Another Parkway-accessible waterfall hike is Bottom Creek Gorge on Bent Mountain. The falls rolling off the mountain are the second highest in Virginia at 200 feet. The loop trail is nearly five miles long and begins at a parking area for Bottom Creek Gorge Preserve on Route 669. Dogs are not allowed in the preserve and fishing is not allowed in the streams. According to The Nature Conservancy, Bottom Creek is “a hotbed for rare aquatic species, providing critical habitat for four native species of fish: the orangefin madtom, the bigeye jumprock, the riverweed darter, and the Roanoke darter.”
Stiles Falls can be found at Camp Alta Mons in Shawsville. As long as there aren’t any camps in session (especially during summer months), the trail is open to the public. The falls are the obvious focal point, and at 40-feet high, you understand why. Be prepared for some rock-hopping and creek-crossing along the three-miles that it takes to see the falls and get back to your car. Dogs are allowed as long as they remain leashed and cleaned up after.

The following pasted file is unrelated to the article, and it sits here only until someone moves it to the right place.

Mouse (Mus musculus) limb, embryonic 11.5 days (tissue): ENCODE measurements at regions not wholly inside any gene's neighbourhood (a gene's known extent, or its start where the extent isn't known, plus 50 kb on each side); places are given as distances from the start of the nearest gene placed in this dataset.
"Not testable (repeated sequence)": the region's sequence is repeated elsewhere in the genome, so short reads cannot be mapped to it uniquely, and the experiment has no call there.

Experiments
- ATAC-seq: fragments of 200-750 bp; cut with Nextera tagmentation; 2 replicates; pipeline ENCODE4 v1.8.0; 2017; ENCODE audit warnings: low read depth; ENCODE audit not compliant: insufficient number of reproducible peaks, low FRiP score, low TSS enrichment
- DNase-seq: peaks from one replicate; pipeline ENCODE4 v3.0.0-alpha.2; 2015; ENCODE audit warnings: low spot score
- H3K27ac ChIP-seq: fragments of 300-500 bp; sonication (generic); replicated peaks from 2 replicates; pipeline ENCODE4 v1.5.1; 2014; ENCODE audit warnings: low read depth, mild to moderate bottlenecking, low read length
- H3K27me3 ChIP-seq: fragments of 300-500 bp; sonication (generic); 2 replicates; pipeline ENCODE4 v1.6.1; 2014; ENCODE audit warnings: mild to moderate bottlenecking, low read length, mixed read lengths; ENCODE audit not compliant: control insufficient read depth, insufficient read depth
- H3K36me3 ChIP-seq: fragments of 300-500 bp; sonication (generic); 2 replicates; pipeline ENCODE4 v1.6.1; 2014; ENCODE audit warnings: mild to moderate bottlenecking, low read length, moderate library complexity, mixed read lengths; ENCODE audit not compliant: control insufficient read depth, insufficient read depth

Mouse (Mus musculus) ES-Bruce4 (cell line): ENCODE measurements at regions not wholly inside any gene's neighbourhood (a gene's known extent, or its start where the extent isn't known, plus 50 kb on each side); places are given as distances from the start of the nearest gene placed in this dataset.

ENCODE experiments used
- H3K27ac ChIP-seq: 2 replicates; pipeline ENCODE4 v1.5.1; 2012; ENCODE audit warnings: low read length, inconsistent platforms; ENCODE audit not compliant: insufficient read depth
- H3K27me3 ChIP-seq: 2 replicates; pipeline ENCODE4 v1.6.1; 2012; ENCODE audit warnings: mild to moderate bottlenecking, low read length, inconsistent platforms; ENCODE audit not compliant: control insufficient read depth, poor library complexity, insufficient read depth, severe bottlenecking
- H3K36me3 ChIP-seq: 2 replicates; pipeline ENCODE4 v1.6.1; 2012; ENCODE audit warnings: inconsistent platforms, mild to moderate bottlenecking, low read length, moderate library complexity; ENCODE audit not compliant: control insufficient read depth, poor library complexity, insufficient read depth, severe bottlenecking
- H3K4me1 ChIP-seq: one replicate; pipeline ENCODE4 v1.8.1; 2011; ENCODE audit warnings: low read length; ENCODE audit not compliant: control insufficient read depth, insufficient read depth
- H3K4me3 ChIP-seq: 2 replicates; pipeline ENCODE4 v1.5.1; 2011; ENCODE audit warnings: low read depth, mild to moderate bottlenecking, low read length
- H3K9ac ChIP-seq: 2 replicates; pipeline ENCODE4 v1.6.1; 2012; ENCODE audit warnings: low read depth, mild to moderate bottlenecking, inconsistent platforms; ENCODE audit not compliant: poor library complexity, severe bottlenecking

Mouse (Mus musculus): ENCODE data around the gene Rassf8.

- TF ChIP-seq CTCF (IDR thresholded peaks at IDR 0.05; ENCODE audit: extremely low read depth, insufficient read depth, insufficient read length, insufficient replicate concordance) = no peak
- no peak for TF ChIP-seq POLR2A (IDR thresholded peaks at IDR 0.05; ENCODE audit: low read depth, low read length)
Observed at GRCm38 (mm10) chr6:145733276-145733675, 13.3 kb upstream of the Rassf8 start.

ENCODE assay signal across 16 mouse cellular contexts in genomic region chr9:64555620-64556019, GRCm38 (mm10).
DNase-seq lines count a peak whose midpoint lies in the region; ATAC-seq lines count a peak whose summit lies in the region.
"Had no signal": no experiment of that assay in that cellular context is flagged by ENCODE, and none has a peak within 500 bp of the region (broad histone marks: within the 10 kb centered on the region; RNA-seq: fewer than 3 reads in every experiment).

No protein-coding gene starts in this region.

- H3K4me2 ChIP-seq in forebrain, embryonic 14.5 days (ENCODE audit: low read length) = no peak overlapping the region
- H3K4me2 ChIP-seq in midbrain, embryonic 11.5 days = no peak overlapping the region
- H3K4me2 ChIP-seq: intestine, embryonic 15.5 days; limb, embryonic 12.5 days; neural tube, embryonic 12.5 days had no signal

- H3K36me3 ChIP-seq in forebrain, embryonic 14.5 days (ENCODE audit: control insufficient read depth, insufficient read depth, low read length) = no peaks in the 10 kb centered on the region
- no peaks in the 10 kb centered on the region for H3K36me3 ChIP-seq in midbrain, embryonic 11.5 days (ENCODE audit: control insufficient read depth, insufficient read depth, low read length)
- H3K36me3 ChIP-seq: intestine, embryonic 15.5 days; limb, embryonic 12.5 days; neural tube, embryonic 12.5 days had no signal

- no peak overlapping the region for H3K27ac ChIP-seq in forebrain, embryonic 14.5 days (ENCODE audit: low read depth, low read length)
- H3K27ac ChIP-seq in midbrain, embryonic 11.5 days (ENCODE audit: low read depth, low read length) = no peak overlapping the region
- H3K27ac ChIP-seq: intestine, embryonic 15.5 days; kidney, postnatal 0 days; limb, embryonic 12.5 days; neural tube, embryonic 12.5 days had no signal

3. GET YOUR HIKING GEAR
Make sure you’re well equipped for the hikes you plan to pursue. Our area experts will not only outfit you well, but they have experience in our wilderness. Ask them about certain trails of interest while you’re picking out the best pair of boots for the job. We recommend either of the Walkabout Outfitter locations – Downtown Roanoke or Valley View Mall – or Outdoor Trails located in Daleville.
4. HIKES & WINERIES
Sometimes a hike needs motivation. If wine is your motivation, try taking a hike and then making a winery stop your reward for an awesome day in the woods. For example…
Add Hoop Hole to your Roaring Run hike. It’s a second trail within the Roaring Run Recreation Area. Two wineries await your visit after a day on the trails: Blue Ridge Vineyard is less than 20 minutes away and Virginia Mountain Vineyards is less than 30 minutes away.
See other options for hiking trails near wineries.
5. HIKING AT VIRGINIA STATE PARKS